The progression of the housing sector has provided encouraging trends for anyone looking to purchase a property. However, the current trajectory has enabled those looking for a bigger house to avoid obstacles that existed as recently as last year. Despite the conclusion of this year’s peak selling season, those looking to upgrade their current living situation may have ample opportunities. Analysts familiar with the market believe that increased equity will allow those that already have a home to actively pursue the acquisition of a larger one in the near future. A recent increase in move-up buyer activity may pave the way for more first-time buyers to actively participate in the market.
Previous housing sector conditions, resulting from the downturn, prevented the majority of Americans from establishing anything that resembled equity. Particularly, those who bought right before the bubble crisis were never awarded the opportunity to move up to a larger home. These unfortunate homeowners were left waiting for their properties to appreciate, as their homes were considerably under water.
However, with the current pace of recovery, approximately 18.5 million homeowners (40% of all homeowners with a mortgage) have managed to establish at least 20% equity in their property. Increases in equity have been attributed to the torrid pace of property appreciation over the first half of 2013. In fact, price appreciation rates in the first part of the year were higher than any period since 2004.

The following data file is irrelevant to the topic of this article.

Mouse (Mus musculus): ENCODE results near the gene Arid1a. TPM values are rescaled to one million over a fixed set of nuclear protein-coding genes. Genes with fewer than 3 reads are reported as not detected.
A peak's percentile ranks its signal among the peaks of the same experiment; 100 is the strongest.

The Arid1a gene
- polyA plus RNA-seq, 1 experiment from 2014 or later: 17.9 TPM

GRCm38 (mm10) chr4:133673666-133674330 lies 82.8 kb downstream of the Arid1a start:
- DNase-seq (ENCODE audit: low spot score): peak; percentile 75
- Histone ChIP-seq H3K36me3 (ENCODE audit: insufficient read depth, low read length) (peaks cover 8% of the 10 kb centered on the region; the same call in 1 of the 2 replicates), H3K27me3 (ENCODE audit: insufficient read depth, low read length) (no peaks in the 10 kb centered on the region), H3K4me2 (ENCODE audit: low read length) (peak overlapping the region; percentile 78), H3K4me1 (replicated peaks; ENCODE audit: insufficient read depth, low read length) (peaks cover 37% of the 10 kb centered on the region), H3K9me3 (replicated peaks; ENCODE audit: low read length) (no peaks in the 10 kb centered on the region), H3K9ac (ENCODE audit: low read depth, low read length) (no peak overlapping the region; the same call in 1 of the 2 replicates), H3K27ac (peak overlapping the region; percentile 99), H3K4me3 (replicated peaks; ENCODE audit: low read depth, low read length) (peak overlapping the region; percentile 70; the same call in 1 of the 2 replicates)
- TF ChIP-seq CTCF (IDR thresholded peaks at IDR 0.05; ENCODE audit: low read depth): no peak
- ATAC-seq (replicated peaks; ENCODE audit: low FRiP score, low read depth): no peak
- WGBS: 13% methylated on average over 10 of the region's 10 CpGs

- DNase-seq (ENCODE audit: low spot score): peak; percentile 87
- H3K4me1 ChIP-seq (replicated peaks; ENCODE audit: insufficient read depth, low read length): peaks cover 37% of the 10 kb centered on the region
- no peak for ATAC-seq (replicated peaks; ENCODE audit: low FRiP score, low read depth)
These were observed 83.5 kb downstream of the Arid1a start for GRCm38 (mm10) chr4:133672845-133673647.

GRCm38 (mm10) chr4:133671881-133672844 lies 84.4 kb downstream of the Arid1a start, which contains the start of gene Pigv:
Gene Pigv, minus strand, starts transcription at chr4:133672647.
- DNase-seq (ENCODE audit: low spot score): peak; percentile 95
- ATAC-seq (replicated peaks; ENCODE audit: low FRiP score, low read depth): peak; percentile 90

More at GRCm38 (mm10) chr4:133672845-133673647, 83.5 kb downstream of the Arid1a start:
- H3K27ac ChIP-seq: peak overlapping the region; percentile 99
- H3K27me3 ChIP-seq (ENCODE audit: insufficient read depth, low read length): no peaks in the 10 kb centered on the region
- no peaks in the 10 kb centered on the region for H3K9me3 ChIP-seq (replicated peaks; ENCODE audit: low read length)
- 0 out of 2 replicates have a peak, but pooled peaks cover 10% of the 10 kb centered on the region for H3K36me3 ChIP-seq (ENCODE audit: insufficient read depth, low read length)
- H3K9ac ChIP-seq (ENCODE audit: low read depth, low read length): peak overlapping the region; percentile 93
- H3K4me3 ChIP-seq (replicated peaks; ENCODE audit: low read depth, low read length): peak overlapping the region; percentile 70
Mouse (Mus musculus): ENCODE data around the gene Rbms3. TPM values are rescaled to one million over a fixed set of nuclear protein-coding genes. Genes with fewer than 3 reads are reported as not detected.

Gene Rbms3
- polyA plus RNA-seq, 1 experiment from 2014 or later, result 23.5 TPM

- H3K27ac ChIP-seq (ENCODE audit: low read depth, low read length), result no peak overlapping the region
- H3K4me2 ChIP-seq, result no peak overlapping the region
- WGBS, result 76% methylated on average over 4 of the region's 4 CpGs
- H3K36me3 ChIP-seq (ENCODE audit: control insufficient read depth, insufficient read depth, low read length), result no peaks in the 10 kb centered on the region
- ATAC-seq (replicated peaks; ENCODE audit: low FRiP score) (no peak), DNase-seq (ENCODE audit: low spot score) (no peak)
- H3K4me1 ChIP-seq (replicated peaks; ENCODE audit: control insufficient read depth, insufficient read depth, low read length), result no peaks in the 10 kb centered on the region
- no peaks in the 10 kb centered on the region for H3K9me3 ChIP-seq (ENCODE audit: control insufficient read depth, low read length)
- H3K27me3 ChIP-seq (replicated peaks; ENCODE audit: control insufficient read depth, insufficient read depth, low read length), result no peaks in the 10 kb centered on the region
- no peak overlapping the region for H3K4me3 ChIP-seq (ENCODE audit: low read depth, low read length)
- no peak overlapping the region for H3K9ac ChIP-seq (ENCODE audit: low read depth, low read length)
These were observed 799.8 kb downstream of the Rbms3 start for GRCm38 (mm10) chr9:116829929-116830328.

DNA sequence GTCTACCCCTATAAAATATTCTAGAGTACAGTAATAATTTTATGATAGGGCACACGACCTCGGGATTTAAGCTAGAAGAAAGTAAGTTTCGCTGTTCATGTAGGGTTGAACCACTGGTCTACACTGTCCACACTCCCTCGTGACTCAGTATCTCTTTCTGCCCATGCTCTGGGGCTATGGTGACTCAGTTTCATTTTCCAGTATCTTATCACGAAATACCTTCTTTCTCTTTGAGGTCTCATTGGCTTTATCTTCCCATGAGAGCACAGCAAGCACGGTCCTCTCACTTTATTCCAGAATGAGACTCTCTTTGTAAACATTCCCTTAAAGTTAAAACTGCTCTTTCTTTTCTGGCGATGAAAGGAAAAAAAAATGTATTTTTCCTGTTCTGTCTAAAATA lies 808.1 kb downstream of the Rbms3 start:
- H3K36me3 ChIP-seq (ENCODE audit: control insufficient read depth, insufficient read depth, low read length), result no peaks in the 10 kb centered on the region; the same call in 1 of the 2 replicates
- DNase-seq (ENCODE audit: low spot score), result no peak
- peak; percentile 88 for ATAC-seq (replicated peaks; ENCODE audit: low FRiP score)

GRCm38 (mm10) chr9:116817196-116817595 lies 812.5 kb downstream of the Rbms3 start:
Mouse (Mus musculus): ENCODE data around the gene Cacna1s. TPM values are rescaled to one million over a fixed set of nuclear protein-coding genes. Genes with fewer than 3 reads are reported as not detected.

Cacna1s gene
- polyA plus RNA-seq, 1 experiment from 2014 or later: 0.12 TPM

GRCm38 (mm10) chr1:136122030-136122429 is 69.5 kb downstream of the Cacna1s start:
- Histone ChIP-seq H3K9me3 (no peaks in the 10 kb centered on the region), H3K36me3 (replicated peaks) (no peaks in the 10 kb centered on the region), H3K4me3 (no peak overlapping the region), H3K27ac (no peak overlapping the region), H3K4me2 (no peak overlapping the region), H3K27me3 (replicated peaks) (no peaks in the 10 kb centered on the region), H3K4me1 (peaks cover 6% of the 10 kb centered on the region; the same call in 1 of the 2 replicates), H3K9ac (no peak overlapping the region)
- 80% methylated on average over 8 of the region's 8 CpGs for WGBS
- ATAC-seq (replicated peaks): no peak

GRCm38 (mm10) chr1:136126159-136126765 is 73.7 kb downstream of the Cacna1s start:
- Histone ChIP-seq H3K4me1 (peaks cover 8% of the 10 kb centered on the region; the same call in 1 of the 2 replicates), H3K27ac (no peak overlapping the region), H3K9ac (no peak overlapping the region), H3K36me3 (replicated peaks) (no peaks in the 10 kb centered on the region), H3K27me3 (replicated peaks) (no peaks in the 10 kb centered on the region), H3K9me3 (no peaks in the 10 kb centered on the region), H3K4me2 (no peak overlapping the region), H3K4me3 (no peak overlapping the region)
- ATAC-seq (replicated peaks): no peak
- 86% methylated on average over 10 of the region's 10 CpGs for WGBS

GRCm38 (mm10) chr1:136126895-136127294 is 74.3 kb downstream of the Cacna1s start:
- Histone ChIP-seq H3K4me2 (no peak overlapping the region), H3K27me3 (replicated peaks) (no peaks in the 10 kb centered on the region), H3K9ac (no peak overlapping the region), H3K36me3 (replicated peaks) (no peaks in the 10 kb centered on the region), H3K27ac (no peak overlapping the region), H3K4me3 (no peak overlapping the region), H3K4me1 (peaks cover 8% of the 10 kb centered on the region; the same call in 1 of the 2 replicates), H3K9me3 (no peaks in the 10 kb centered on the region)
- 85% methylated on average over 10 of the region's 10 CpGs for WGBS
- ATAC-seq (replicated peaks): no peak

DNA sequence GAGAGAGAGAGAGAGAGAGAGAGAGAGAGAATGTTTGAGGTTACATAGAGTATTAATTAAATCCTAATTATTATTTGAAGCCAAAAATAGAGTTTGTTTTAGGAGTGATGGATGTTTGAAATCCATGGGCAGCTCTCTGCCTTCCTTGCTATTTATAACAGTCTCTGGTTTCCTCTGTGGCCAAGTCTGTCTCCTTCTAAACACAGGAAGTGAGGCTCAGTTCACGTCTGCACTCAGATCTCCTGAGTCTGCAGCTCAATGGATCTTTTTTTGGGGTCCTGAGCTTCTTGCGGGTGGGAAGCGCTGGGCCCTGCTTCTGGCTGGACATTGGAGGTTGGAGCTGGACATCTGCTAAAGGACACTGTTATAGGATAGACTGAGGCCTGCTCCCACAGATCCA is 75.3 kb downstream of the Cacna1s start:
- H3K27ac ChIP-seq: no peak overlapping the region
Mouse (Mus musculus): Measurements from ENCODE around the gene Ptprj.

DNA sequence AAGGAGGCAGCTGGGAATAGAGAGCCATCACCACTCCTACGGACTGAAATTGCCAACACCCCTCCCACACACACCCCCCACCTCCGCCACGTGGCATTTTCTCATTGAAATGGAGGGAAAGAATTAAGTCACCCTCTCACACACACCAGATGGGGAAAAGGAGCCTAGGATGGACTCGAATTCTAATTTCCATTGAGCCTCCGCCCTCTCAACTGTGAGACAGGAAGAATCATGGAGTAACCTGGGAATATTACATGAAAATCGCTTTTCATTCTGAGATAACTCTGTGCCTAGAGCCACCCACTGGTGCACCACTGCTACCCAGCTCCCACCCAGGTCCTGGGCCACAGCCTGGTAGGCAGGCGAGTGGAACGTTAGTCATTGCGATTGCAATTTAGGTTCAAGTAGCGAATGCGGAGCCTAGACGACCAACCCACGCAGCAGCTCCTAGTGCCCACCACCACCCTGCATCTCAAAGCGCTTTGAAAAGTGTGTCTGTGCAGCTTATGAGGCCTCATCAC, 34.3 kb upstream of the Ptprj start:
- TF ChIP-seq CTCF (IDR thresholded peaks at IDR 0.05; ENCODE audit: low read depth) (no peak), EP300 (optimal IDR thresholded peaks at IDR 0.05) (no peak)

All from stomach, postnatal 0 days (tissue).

Market conditions now allow homeowners that were previously underwater to shop for a larger home.
Data on move-up buyers remains difficult to come by, but the little we know does suggest that they are increasingly becoming a bigger part of recent market activity.
According to the National Association of Realtors (NAR), first-time buyer activity has decreased, “dropping to 28% of purchases in August from 31% in August 2012, while at the same time sales have surged by double digits.” The lack of first-time buyer participation indicates that second-time buyers are becoming a bigger factor in the market.
“For a move-up buyer, the price of the house they want is going up, but so is the house they own,” said Jed Kolko, Trulia.com’s chief economist. Furthermore, the rate in which houses have recently appreciated provided owners with more money to put down, making them less sensitive to interest-rate hikes. As a result, they can afford to wait until the right house comes along, Kolko said.
With new-found equity, homeowners are waiting for inventory levels to increase, possibly netting them the house of their dreams. Conversely, while inventory levels remain somewhat low, there is a rather limited selection of homes for prospective move-up buyers to look at. Making matters worse for those looking to move up, are the significantly depleted levels of high-end inventory. Sales of existing homes priced at more than $1 million surged 37% in the first half of 2013 — triple the growth of the housing market as a whole — according to real estate research firm DataQuick.
While it may be hard for move-up buyers, their active participation within the housing sector is great for the economy as a whole. Their shift in living arrangements places more cheap homes on the market, essentially increasing the amount of starter homes for first-time buyers.
Of particular concern, however, is the possibility of a new housing bubble. Rapidly appreciating prices have some fearing that another downturn is eminent. As a result, more expensive states have seen move-up buyers become move-out buyers. Those that have finally managed to reestablish equity are selling and moving to another state with lower costs of living.
According to Kim Drusch of Century 21, “More are going off to the South, or to Idaho,” she said. “They are saying that the housing bust here was ‘too scary a ride for them.'”